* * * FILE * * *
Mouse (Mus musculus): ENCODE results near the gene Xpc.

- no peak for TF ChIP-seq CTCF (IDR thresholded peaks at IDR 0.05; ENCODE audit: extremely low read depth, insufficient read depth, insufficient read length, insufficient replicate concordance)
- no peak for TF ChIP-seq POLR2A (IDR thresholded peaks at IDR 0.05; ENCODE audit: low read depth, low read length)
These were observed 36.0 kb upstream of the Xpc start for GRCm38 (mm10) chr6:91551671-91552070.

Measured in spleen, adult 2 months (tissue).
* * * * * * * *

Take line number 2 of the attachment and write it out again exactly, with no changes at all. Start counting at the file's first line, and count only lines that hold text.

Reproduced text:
- no peak for TF ChIP-seq CTCF (IDR thresholded peaks at IDR 0.05; ENCODE audit: extremely low read depth, insufficient read depth, insufficient read length, insufficient replicate concordance)